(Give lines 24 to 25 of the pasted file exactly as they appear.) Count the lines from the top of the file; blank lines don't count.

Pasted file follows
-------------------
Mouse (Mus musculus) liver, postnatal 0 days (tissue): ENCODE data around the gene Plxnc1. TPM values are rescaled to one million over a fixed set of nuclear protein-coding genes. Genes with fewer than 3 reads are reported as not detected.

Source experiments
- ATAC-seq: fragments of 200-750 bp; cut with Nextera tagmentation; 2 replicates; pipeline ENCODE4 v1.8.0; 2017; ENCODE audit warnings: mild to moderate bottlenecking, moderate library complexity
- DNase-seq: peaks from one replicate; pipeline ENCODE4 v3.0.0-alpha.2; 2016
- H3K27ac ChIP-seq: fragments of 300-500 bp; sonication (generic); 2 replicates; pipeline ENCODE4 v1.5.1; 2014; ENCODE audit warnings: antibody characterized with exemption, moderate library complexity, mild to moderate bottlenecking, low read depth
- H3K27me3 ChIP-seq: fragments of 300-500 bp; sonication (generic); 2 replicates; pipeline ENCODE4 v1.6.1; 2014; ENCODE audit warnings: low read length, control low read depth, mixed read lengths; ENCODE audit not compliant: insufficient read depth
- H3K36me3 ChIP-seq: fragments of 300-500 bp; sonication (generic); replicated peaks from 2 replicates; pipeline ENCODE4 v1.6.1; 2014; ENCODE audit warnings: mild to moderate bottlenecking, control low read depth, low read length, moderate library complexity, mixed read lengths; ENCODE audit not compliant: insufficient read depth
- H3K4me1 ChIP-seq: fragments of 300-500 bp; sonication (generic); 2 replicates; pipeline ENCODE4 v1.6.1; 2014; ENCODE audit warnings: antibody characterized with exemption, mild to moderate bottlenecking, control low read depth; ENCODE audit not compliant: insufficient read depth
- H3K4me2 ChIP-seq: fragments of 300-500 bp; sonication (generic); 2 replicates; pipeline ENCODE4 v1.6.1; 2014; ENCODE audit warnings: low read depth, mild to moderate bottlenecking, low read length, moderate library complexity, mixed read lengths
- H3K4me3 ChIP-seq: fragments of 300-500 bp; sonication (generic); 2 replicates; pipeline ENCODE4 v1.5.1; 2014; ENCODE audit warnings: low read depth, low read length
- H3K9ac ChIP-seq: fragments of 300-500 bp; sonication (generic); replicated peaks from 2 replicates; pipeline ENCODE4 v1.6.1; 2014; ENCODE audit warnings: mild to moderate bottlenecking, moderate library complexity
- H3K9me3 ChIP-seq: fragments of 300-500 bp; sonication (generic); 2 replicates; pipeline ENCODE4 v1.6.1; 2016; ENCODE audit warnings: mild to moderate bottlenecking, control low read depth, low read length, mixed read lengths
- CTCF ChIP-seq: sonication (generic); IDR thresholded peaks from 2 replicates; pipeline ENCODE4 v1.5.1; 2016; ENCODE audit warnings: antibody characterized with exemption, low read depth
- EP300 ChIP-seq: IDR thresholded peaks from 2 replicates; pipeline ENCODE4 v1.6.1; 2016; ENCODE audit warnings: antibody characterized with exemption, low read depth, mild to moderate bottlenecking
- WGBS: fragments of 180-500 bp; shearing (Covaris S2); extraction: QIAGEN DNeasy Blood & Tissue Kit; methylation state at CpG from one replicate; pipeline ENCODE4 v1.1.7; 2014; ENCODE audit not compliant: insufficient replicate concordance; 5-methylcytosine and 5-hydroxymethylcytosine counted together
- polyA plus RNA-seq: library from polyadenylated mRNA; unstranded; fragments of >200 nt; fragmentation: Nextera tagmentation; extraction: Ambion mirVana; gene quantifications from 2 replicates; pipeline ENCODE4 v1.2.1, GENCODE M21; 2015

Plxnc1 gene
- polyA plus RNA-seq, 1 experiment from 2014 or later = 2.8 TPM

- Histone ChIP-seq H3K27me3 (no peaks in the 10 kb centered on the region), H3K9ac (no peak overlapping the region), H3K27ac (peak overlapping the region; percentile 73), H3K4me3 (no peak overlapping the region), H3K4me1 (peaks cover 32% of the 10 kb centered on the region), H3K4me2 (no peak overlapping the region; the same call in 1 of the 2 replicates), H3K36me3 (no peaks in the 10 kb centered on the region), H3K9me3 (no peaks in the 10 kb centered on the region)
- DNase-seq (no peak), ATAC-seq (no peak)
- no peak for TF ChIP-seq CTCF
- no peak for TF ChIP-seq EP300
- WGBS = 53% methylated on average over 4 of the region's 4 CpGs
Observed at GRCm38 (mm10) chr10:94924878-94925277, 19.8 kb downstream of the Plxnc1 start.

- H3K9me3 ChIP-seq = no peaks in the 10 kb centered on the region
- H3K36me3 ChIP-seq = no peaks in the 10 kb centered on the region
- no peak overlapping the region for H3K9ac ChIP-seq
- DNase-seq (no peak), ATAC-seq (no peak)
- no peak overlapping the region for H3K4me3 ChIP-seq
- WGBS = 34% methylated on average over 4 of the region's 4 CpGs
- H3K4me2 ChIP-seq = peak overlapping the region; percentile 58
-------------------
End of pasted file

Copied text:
Observed at GRCm38 (mm10) chr10:94924878-94925277, 19.8 kb downstream of the Plxnc1 start.

- H3K9me3 ChIP-seq = no peaks in the 10 kb centered on the region